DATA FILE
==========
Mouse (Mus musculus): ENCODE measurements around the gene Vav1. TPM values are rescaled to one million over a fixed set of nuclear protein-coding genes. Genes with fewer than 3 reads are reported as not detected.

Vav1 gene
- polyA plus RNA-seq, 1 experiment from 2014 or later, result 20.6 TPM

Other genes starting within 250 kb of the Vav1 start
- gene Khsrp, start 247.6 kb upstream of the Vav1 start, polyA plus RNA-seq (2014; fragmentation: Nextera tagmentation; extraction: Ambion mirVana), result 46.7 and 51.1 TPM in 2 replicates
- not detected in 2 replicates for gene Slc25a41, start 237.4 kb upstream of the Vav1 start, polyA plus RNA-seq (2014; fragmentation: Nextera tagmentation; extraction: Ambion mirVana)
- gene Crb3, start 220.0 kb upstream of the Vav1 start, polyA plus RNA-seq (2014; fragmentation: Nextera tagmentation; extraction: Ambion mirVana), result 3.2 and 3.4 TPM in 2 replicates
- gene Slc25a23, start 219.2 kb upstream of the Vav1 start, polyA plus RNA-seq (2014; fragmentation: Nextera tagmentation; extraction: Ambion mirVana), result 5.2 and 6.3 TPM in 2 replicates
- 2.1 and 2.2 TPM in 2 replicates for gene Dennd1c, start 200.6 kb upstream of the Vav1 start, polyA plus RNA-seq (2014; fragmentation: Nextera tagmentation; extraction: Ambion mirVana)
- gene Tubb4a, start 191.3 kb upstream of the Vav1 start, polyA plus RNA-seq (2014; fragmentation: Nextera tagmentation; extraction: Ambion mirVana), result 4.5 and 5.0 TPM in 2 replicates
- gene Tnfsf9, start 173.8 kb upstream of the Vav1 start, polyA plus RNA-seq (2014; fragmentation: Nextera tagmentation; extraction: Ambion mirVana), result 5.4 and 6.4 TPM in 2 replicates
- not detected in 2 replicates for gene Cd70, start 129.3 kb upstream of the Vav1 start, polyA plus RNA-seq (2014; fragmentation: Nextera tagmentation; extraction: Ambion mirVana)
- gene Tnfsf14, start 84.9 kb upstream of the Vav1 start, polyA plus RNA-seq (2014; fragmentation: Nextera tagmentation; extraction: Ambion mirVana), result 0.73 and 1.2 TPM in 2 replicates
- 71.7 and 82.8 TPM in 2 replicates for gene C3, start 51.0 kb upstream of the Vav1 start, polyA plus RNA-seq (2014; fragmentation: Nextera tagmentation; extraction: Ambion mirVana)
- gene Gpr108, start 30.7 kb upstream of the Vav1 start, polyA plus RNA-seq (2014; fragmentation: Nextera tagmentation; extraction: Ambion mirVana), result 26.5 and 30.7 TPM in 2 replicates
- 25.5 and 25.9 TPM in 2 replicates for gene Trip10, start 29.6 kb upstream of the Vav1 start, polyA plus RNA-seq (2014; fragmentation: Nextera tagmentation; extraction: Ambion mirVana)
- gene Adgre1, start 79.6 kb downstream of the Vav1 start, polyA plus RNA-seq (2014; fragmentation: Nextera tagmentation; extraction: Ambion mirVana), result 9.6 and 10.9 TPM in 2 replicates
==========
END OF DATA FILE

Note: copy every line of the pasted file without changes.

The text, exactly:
Mouse (Mus musculus): ENCODE measurements around the gene Vav1. TPM values are rescaled to one million over a fixed set of nuclear protein-coding genes. Genes with fewer than 3 reads are reported as not detected.

Vav1 gene
- polyA plus RNA-seq, 1 experiment from 2014 or later, result 20.6 TPM

Other genes starting within 250 kb of the Vav1 start
- gene Khsrp, start 247.6 kb upstream of the Vav1 start, polyA plus RNA-seq (2014; fragmentation: Nextera tagmentation; extraction: Ambion mirVana), result 46.7 and 51.1 TPM in 2 replicates
- not detected in 2 replicates for gene Slc25a41, start 237.4 kb upstream of the Vav1 start, polyA plus RNA-seq (2014; fragmentation: Nextera tagmentation; extraction: Ambion mirVana)
- gene Crb3, start 220.0 kb upstream of the Vav1 start, polyA plus RNA-seq (2014; fragmentation: Nextera tagmentation; extraction: Ambion mirVana), result 3.2 and 3.4 TPM in 2 replicates
- gene Slc25a23, start 219.2 kb upstream of the Vav1 start, polyA plus RNA-seq (2014; fragmentation: Nextera tagmentation; extraction: Ambion mirVana), result 5.2 and 6.3 TPM in 2 replicates
- 2.1 and 2.2 TPM in 2 replicates for gene Dennd1c, start 200.6 kb upstream of the Vav1 start, polyA plus RNA-seq (2014; fragmentation: Nextera tagmentation; extraction: Ambion mirVana)
- gene Tubb4a, start 191.3 kb upstream of the Vav1 start, polyA plus RNA-seq (2014; fragmentation: Nextera tagmentation; extraction: Ambion mirVana), result 4.5 and 5.0 TPM in 2 replicates
- gene Tnfsf9, start 173.8 kb upstream of the Vav1 start, polyA plus RNA-seq (2014; fragmentation: Nextera tagmentation; extraction: Ambion mirVana), result 5.4 and 6.4 TPM in 2 replicates
- not detected in 2 replicates for gene Cd70, start 129.3 kb upstream of the Vav1 start, polyA plus RNA-seq (2014; fragmentation: Nextera tagmentation; extraction: Ambion mirVana)
- gene Tnfsf14, start 84.9 kb upstream of the Vav1 start, polyA plus RNA-seq (2014; fragmentation: Nextera tagmentation; extraction: Ambion mirVana), result 0.73 and 1.2 TPM in 2 replicates
- 71.7 and 82.8 TPM in 2 replicates for gene C3, start 51.0 kb upstream of the Vav1 start, polyA plus RNA-seq (2014; fragmentation: Nextera tagmentation; extraction: Ambion mirVana)
- gene Gpr108, start 30.7 kb upstream of the Vav1 start, polyA plus RNA-seq (2014; fragmentation: Nextera tagmentation; extraction: Ambion mirVana), result 26.5 and 30.7 TPM in 2 replicates
- 25.5 and 25.9 TPM in 2 replicates for gene Trip10, start 29.6 kb upstream of the Vav1 start, polyA plus RNA-seq (2014; fragmentation: Nextera tagmentation; extraction: Ambion mirVana)
- gene Adgre1, start 79.6 kb downstream of the Vav1 start, polyA plus RNA-seq (2014; fragmentation: Nextera tagmentation; extraction: Ambion mirVana), result 9.6 and 10.9 TPM in 2 replicates